It's Been a Roller-Coaster Time for Athletics' Closer Liam Hendriks

John Hickey

The period between late March and early April was always going to be an eventful time for Liam Hendriks.

The A’s veteran closer needed nine days to qualify for free agency for the first time. That would have occurred this week, but of course the COVID-19 coronavirus-induced baseball shutdown put a temporary hold on it.

It’s hardly a matter for much major consideration these days where self-isolation is the order of the day and staying healthy has become a full-time job.

Hendriks, who received word over the weekend that a deal between players and owners would secure him free agency this fall/winter whether or not a season is played in 2020, isn’t alone in his concerns over the pandemic. He made a video for the A’s website in which he offers thanks the overworked medical community.

“I just want to thank all the doctors, nurses and medical staff out there battling on the front lines of the COVID-19 pandemic,” Hendriks said. “We, as an Oakland Athletics organization, want to say ~Thank you’ for everything you’re doing. Please stay safe.”

That came shortly after he and his wife, Kristi, got the news that a longtime friend, musician Conrad Buchanan, who went by the stage name of “Griff Gotti,” had died at age 39, a victim of coronavirus.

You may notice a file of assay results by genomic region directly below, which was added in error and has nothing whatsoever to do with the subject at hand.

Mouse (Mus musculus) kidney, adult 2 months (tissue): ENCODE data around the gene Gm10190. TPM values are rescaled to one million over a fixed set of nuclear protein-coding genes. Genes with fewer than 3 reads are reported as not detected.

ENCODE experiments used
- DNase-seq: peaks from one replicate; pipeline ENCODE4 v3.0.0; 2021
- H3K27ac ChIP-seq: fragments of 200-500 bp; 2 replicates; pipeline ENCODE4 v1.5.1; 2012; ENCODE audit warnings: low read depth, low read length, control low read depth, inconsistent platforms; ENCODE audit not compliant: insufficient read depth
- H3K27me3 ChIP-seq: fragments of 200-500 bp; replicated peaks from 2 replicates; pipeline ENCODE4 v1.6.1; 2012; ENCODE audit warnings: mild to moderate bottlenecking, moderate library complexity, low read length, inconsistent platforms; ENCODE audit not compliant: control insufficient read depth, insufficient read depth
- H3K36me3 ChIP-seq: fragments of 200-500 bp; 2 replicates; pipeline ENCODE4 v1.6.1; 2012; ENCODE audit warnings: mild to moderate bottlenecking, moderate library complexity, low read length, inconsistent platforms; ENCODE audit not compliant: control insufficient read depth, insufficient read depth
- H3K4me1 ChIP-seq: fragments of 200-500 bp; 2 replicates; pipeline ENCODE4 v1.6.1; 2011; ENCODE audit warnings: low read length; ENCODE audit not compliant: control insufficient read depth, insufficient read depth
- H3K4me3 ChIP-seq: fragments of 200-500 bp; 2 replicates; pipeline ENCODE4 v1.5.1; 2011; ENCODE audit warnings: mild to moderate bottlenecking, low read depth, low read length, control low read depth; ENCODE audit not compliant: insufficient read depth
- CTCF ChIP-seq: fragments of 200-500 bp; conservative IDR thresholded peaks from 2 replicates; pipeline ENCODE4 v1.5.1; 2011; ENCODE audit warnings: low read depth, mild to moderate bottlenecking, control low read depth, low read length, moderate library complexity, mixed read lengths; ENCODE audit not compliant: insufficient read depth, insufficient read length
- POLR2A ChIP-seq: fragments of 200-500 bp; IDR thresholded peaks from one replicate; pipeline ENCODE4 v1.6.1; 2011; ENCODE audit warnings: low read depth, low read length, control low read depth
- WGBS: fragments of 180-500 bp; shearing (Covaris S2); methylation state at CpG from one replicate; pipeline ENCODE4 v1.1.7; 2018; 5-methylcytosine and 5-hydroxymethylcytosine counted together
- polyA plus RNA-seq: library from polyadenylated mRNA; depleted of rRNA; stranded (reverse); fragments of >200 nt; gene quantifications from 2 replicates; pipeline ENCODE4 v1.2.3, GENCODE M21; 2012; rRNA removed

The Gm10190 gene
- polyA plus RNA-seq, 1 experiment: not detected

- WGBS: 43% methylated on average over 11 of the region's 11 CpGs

“An incredibly talented, loyal and amazing friend was taken by COVID-19 today,” Hendriks wrote in an Instagram post. “It all happened so quickly. Our hearts are absolutely breaking right now.”

Then came the news that longtime A’s minor league coach and manager Webster Garrison had been hospitalized, attached to a ventilator as he fought for his life against coronavirus.

In an interview with the San Francisco Chronicle, Hendriks said of the Garrison news, “That was kind of shocking to me.”

“You run into him in the clubhouse and he’s always smiling. That’s who he is. He’s always happy. … It hits so close to home.”

He told the newspaper that while he’s trying to live up to the guidelines for safety established by medical authorities, it will be a difficult transition when it finally becomes time to begin throwing a baseball for a living once again.

“I lick my fingers a lot when I’m on the mound. I go back and forth to my hat a lot. I run my fingers through my hair,” Hendriks said. “I’ve got some tics I do subconsciously now, and that’s going to be hard to get over. Right now, I’m holding a baseball in my hand and the first thing I did was lick my fingers because it gives you that little bit of tack.”